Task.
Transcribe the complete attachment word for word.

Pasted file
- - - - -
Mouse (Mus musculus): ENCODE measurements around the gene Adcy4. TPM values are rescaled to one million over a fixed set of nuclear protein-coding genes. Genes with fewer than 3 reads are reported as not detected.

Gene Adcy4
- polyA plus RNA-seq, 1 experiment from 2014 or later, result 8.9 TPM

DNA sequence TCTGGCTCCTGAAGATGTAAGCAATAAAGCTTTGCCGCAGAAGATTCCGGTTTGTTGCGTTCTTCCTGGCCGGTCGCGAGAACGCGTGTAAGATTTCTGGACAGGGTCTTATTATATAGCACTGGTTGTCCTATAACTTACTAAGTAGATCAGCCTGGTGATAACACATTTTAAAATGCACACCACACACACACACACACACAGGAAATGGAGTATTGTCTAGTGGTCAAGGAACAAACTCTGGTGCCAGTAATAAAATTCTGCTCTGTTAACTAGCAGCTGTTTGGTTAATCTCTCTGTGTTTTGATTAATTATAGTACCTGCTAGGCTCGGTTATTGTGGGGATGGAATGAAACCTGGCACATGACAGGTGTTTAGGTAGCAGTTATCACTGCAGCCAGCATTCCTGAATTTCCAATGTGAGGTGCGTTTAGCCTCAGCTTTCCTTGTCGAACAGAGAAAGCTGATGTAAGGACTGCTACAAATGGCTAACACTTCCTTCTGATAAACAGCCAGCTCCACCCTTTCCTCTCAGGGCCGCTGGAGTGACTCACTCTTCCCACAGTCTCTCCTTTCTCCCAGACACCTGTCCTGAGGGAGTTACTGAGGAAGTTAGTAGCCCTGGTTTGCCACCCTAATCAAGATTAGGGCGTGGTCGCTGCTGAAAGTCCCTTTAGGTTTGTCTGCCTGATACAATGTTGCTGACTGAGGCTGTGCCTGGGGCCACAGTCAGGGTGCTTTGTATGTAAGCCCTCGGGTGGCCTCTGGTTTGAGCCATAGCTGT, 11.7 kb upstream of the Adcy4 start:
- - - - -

Mouse (Mus musculus): ENCODE measurements around the gene Adcy4. TPM values are rescaled to one million over a fixed set of nuclear protein-coding genes. Genes with fewer than 3 reads are reported as not detected.

Gene Adcy4
- polyA plus RNA-seq, 1 experiment from 2014 or later, result 8.9 TPM

DNA sequence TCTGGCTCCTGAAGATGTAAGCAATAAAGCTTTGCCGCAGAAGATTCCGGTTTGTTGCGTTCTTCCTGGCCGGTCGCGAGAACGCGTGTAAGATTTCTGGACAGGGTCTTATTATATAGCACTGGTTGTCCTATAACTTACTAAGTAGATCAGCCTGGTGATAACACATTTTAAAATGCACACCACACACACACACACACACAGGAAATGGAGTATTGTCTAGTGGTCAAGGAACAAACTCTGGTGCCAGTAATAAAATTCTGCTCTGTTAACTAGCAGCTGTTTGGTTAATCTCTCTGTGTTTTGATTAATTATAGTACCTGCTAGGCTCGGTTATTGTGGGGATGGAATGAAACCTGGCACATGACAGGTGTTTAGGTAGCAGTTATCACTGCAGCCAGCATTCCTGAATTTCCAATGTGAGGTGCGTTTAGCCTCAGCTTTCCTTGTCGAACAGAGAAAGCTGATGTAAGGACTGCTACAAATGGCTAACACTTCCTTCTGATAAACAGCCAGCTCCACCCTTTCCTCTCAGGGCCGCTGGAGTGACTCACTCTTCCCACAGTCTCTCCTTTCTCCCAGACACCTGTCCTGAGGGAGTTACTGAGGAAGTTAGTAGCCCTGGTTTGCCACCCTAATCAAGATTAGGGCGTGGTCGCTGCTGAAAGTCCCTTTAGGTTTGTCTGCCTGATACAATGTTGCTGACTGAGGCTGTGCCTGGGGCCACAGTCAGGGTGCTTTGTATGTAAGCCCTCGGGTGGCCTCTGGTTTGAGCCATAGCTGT, 11.7 kb upstream of the Adcy4 start: